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Fringe Review: Dicky Dicky Dream Factory

By David Currie on June 12, 2017

dicky_dicky_dream_factory

Dicky Dicky Dream Factory
by Ray Besharah & David Benedict Brown

60 min / Comedy / Mature

Trauma and comedy. There are fewer words in the English language that seem as antithetical but a Trauma-Comedy is exactly what Dicky Dicky Dream Factory succeeds at being. The show opens with a harrowing journey for the audience. Yes, there are pillowcases and yes there are handcuffs but the dramaturgical function of this exercise is to “damage” and disorient the audience in order to heal them slowly over the course of the hour.

Ray Besharah and David Benedict Brown prove themselves to be extremely thoughtful people through this exercise as they clearly have experience with trauma-sensitivity. After the trauma, the remainder of the hour is a series of sketches and audience participation exercises seeking to heal and restore the audience to a time before Dicky Dicky had traumatized them.

This is a very funny show that changes every night depending on what sketches Besharah and Brown perform and who is in the audience. In a very real way, after the “trauma” the audience takes control and sets boundaries with Ray and Dave, depending on their comfort level. Audience participation in this show functions as a kind of healing community and as a finale the entire audience comes together to truly build a dream factory by making someone’s dream come true.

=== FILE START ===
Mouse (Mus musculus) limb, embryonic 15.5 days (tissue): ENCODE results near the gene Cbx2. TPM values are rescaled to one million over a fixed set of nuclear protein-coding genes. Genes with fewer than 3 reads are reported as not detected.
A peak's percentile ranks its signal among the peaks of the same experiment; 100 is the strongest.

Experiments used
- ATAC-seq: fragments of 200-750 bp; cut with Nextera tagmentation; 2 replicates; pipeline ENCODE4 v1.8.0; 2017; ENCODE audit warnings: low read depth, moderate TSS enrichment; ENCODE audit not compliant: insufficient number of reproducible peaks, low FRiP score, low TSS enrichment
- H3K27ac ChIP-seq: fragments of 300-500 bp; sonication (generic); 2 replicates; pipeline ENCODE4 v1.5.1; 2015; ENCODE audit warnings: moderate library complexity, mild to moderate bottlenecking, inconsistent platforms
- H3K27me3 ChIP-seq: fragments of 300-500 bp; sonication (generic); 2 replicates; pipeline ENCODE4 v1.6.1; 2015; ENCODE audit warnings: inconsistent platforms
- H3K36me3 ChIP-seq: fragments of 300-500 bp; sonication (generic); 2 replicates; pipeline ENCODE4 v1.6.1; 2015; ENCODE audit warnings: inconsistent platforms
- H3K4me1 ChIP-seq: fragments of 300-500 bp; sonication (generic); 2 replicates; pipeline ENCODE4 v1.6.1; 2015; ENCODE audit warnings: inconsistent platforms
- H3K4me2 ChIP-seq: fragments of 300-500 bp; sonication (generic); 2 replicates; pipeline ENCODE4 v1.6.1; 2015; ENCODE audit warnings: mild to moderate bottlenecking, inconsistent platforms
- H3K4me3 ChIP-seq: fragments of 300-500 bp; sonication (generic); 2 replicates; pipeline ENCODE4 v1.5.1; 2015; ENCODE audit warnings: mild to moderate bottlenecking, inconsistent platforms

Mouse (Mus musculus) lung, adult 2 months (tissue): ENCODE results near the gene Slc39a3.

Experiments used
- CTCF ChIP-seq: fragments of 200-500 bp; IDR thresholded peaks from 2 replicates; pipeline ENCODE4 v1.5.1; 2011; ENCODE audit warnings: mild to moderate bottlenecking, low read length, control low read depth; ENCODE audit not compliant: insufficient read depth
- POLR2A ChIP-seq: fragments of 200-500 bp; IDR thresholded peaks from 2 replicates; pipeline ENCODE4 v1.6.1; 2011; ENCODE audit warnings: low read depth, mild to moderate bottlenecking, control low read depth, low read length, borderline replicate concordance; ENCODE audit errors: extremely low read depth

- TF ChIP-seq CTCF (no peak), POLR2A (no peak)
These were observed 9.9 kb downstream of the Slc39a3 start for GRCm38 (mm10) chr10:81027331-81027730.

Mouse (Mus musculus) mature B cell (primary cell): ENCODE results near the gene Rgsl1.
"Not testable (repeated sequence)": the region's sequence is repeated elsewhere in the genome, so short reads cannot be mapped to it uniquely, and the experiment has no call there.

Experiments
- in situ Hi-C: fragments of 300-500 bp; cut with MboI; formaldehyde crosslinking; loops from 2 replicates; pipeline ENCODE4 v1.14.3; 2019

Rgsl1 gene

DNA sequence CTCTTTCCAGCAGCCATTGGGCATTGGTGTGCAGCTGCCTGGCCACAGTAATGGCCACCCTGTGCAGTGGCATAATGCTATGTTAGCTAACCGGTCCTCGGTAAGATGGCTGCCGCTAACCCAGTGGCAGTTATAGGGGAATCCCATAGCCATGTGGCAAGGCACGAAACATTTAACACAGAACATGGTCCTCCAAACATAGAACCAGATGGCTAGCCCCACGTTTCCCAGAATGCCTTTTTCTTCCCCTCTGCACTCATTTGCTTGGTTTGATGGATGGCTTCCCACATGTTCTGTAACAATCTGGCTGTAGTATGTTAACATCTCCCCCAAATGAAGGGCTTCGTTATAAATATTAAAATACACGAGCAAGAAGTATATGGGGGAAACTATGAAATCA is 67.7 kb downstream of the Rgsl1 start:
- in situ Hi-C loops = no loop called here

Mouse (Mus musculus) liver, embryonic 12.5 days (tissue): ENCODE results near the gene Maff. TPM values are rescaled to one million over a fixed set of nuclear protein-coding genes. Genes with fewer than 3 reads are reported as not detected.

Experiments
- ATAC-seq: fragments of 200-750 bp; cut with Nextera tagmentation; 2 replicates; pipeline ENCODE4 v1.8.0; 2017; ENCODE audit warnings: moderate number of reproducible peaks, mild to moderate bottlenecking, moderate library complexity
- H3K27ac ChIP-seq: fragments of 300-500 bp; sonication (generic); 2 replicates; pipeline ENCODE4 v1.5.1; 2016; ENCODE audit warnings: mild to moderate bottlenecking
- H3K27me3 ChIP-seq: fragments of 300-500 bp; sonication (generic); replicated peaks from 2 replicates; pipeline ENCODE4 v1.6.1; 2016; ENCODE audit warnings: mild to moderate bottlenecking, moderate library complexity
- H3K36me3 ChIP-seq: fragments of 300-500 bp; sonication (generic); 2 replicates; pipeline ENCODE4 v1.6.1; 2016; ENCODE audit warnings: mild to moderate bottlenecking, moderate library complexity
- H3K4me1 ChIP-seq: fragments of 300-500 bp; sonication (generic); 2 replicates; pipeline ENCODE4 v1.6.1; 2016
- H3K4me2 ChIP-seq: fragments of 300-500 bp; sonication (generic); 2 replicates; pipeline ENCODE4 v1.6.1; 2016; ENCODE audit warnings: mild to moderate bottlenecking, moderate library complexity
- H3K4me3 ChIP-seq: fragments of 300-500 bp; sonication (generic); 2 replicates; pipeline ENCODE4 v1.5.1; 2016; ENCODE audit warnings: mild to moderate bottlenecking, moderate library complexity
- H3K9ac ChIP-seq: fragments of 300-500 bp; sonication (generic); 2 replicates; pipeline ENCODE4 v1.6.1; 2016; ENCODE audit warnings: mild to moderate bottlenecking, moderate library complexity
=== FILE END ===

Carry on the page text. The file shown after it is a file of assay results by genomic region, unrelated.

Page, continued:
The Dream Factory is wonderful to behold, a set that is simple and yet excessive, a set that contains all the tools necessary to heal injured souls. At Sunday’s performance, the performers called the real Buckingham Palace to accomplish this healing.

Dicky Dicky is an exercise in knowing exactly where the line is and when it has been crossed. At several moments, Besharah or Brown went too far for either each other’s or the audience’s comfort and quickly tried to heal that too. It worked, people seemed to forgive their momentary transgressions for the sake of enjoying the show. Though a recurring invocation of specific communities, in this case the Chinese, felt a little out of place. Words like ancient and Chinese are easy for a person to combine in a highly improvisation environment but probably shouldn’t be.

Dicky Dicky Dream Factory is evolving and learning, with each show the sketches and material become more in tune with their comedic purpose. Healing trauma and making dreams come true or not come true. Depending on the dream, depending on the night.


Dicky Dicky Dream Factory by Ray Besharah & David Benedict Brown is playing at Studio 311 (135 Séraphin-Marion) until Saturday June 17, 2017. Tickets cost $12 online and at the door. Visit ottawafringe.com for the show schedule and box office info. Apt613 is trying to see every show on opening weekend of the 2017 Ottawa Fringe Festival. Read more reviews at apt613.ca/fringe.